Special Report on Private Health: Costs rise as six-week rule is threatened: Insurers have responded to rising charges and more claims by tailoring their policies to specific groups, writes Alison Eadie

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THE DAMPENING effect of recession on demand for private medical insurance (PMI) is expected to prove a temporary phenomenon and PMI penetration should reach 16.5 per cent of the UK population by the year 2000 against 11.2 per cent in 1993.

This is according to the 1994 edition of Laing's Review of Private Healthcare, from publishers Laing & Buisson. The Review shows that the number of people covered by PMI inched up to 6.7 million in 1993, much the same as at the end of 1990. The value of premiums rose 6.5 per cent last year, after hikes of 14.2 per cent and 16.5 per cent in 1992 and 1991 respectively.

William Laing, editor of the Review, said the PMI sector was in a much stronger financial position than it was two years ago, with gross margins (premium income less benefits incurred) reaching a historically high level of 20 per cent last year.

Despite application of managed care principles, the Review concluded that insurers would not be able to prevent PMI costs from rising more rapidly than inflation. And it added that the price of PMI was believed to be the main factor determining the size of the market for the remainder of the 1990s.

Consumers are demonstrating increasing discernment and price consciousness. Bupa, market leader with 46 per cent of the UK PMI market, said that two of its most popular products at the moment were LocalCare and EssentialCare. The former ties a subscriber to treatment in a specified local hospital and cuts the price of the policy by about 15 per cent. EssentialCare is cheaper than the standard BUPACare as it excludes certain benefits, such as, for example, out-patient cover if not linked to in-patient treatment.

The six-week rule, pioneered by Private Patients Plan in 1979 as a means of cutting the cost of comprehensive PMI, has come under fire in recent weeks. PPP, second in the market with 28 per cent share, recently waived the rule for 10 of the most common medical procedures. The rule stipulates that private treatment is available only if the subscriber would have to wait six or more weeks for such treatment at a local National Health Service hospital.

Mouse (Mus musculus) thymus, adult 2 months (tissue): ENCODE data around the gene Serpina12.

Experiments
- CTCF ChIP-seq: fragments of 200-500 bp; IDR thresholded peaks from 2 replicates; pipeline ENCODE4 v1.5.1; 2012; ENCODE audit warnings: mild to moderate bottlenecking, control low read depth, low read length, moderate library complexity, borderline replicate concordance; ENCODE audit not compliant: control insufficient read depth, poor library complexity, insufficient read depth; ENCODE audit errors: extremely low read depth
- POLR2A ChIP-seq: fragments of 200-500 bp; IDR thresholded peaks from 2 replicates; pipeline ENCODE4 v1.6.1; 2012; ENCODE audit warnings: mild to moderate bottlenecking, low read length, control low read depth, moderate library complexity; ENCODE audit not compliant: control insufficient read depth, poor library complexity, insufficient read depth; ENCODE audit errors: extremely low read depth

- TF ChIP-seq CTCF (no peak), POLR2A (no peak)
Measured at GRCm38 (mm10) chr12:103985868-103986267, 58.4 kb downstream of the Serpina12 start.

PPP's waiver now allows subscribers to have 10 procedures including hip replacement, gall bladder removal, hernia repair and haemorrhoid removal without any reference to the length of NHS waiting lists.

PPP, Bupa and Norwich Union, all of which sell six-week rule medical plans, insist they are valid products and will continue to be sold. Although the length of NHS waiting lists has fallen in some parts of the country, improvement is far from universal.

Tim Baker, the commercial director of Norwich Union Healthcare, makes the comment: 'Our claims experience shows that not everything is treatable on the NHS in six weeks. The length of wait may have changed, but the numbers of those waiting are much the same.'

Bob Bycroft, managing director of Clinicare, attacks the six-week rule for the opposite reason. He claims that patients with serious illnesses are finding it increasingly difficult to obtain urgent treatment on the NHS. Insurers are therefore picking up the tab for treatment of cancer, heart disease and other urgent treatments, as well less serious procedures.

Premiums on six-week rule plans will therefore either have to rise or the waiting period will have to be extended to 10 or 14 weeks. Mr Bycroft says: 'Policyholders who buy a conventional industry norm package are being exploited, subsidising those who opt for these cheaper, reduced benefit plans. They are sold as loss-leaders at substantially discounted premiums.'

The proliferation of products and entry of new players, particularly from continental Europe, has widened consumer choice but made choosing the right plan harder. Specialist healthcare brokers help consumers find a way through the maze.

Competition has also persuaded insurers to become more user-friendly and focus on past areas of grievance. The introduction of helplines allows subscribers or would-be subscribers to ask about existing medical conditions or other areas of uncertainty. Bupa's helpline is open until 8pm and at weekends. PPP in June won an award for telephone customer care, beating off challengers which include First Direct and Virgin Atlantic.

No claims bonuses have been introduced by some insurers. Allied Dunbar, which sells one PMI product in the 'de luxe' category, offers new subscribers a 27.5 per cent discount, rising to 50 per cent over seven years. As with car insurance, one claim does not eliminate the total bonus, but puts the subscriber back a notch or two. The aim was to discourage small claims which put a disproportionately high administrative burden on the company.

The range of cover and price is enormous. At the top end, Clinicare's Carte Blanche offers a health maintenance plan rather than a conventional insurance policy. As well as in-patient care, it includes dental and ophthalmic fees, spectacles and contact lenses, alternative therapies, prescription charges and private (normal) maternity care.

A family of two adults in their early thirties with two children living outside London would pay pounds 1,473.84 annual premium. Clinicare estimates that without insurance the family would pay around pounds 900 a year on dentists, opticians, prescriptions and osteopaths.

In the no frills bracket, PPP's Valuehealth puts an annual ceiling of pounds 10,000 on treatment and only the cheaper C and D band hospitals may be used. It costs a basic pounds 426.36 a year for two adults in their early thirties with two children, or 5 per cent more if the premium is paid monthly rather than on an annual basis.

(Photograph omitted)

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